Texas Senate Media Services
Defense attorney Tony Buzbee delivers closing arguments in suspended Texas Attorney General Ken Paxton's impeachment trial, Friday, Sept. 15, 2023. in Austin, Texas.

9:59 a.m. Buzbee referenced Drew Wicker's testimony and how he heard a comment while working for Paxton and assumed that Nate Paul paid for Paxton's home repairs. "We all know that's not true... but it was in hundreds of articles across the country."

9:58 a.m. "You know what my dad used to tell me? Assumptions make an ass out of you and me," Buzbee said, referencing how he believes the trial is based on assumptions.

9:57 a.m. "The Bush era in Texas ends today," Buzbee said. "They can go back to Maine. This is Texas."

9:56 a.m. Buzbee referenced "hundreds upon hundreds of articles about how bad Ken Paxton is," adding that Paxton still won his recent election.

9:55 a.m. "What a joke," Buzbee said when asking about witness Gregg Cox. "What a joke he was... That's what their entire case has been: a joke. Much ado about nothing."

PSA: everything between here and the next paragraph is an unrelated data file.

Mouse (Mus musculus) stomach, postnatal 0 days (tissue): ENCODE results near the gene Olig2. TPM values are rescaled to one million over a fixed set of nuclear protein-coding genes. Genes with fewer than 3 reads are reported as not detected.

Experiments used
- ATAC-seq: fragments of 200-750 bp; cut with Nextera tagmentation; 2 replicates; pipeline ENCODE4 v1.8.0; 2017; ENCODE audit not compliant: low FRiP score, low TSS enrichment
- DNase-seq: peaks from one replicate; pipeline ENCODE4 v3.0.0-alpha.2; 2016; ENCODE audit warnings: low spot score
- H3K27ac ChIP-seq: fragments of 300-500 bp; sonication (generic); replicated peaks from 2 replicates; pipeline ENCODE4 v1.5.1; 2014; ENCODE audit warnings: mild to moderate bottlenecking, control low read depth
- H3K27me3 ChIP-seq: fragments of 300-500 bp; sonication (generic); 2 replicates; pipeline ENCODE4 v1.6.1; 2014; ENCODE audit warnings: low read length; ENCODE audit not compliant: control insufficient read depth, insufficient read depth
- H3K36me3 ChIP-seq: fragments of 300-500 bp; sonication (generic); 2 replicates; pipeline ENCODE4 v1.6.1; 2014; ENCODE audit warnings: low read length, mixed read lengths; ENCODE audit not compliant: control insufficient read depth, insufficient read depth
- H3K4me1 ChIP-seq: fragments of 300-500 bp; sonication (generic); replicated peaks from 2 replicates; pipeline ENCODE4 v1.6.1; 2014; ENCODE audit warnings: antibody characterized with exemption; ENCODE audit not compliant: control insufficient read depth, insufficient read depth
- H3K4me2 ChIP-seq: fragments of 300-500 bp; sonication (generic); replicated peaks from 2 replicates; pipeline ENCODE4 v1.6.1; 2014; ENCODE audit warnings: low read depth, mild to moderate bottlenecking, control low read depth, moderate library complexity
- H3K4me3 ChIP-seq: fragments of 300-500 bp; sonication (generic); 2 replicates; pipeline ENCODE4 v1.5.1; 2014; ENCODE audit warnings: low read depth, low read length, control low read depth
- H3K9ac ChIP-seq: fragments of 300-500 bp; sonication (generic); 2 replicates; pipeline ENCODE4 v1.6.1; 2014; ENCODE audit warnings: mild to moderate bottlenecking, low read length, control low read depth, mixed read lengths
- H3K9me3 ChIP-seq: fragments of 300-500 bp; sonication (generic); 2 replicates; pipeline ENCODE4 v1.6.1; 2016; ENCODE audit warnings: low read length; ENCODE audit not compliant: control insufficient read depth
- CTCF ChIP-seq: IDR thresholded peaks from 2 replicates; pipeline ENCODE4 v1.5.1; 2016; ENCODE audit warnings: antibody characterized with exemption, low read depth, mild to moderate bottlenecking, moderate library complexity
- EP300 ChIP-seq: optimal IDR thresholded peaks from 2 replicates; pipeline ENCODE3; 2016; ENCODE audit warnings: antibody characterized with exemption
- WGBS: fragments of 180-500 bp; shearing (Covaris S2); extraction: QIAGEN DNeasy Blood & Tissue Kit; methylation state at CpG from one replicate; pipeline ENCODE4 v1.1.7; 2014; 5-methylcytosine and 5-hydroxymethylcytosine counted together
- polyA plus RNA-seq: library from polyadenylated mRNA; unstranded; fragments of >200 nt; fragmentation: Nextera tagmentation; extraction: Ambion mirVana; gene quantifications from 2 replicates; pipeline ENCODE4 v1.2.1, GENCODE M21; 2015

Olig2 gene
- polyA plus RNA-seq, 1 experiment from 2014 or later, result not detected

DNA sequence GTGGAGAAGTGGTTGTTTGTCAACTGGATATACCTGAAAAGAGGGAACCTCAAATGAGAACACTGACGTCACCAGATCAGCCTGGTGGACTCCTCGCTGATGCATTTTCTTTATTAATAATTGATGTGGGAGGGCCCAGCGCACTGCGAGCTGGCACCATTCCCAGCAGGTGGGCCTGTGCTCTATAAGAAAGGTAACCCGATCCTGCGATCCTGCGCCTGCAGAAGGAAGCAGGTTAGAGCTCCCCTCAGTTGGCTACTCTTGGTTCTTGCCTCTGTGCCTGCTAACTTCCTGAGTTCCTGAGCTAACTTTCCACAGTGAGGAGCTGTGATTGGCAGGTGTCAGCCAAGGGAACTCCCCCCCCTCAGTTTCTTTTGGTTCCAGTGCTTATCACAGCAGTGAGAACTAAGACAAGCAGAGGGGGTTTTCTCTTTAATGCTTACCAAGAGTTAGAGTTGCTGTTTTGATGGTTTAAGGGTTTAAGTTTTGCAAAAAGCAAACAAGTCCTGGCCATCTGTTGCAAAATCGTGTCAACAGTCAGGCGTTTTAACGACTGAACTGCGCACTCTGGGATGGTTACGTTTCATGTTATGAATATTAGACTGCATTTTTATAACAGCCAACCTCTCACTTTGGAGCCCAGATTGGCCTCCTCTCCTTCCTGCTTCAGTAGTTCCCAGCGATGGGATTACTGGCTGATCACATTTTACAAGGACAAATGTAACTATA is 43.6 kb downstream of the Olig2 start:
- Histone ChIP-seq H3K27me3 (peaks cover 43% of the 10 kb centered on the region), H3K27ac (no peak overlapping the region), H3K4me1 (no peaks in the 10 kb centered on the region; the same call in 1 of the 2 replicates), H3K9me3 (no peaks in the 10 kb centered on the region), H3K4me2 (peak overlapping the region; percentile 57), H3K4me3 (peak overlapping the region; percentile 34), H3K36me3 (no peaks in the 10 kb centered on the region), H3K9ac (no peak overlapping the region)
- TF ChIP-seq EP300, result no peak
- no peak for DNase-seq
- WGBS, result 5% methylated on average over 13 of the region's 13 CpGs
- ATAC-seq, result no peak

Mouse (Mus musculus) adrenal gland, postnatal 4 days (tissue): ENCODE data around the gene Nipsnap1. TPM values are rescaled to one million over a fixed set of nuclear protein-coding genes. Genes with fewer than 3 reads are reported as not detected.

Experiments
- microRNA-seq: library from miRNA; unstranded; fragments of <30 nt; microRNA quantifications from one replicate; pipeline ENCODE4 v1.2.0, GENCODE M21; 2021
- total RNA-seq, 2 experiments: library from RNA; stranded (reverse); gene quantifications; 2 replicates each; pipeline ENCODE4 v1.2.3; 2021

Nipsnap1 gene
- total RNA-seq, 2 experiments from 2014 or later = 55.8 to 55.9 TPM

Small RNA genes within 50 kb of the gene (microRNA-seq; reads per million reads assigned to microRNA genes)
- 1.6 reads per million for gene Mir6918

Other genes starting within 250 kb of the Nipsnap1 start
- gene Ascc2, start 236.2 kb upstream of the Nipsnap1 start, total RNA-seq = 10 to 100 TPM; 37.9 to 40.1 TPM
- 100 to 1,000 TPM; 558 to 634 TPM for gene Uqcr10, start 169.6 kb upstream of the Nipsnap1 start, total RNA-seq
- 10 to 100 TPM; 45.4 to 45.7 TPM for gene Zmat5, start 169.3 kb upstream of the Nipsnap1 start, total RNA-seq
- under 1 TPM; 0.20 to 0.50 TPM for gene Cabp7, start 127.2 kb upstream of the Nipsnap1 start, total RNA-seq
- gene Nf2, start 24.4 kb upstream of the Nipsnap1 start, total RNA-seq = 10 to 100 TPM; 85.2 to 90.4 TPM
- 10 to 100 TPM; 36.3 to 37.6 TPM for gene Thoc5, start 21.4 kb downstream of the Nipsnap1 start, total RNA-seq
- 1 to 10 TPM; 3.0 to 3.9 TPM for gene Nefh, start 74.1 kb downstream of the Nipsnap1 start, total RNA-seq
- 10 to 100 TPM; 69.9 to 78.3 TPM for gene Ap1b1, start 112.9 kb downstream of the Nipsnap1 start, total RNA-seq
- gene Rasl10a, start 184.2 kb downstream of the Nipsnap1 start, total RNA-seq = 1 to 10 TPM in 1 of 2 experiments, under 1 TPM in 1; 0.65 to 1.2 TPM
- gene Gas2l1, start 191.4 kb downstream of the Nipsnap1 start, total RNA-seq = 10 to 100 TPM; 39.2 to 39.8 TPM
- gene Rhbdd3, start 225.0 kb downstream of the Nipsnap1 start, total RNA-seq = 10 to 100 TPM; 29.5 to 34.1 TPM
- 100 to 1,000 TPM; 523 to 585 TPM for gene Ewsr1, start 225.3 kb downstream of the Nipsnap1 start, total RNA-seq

9:54 a.m. "This is a political trial," Buzbee said. "A political witch hunt. Let's call it what it is... There is no doubt that these folks did not prove a case... They didn't prove anything other than they did not like Ken Paxton."

9:53 a.m. Buzbee began addressing the burden of proof, which in this case is that Buzbee must be guilty "beyond a reasonable doubt."

9:52 a.m. "They thought he would quit. The Texas Tribune, the Dallas Morning News, the Houston Chronicle... they thought he would quit. He did not quit."

9:50 a.m. "Biden's policies come to die in Texas because of Attorney General Ken Paxton," Buzbee said.

9:49 a.m. "They couldn't even write the articles correctly," Buzbee said of the prosecution. He said that protecting charities is not the attorney general's job. "When the House Board of Managers brought these charges, they assumed he would quit, they assumed he would run and hide, they assumed he would resign."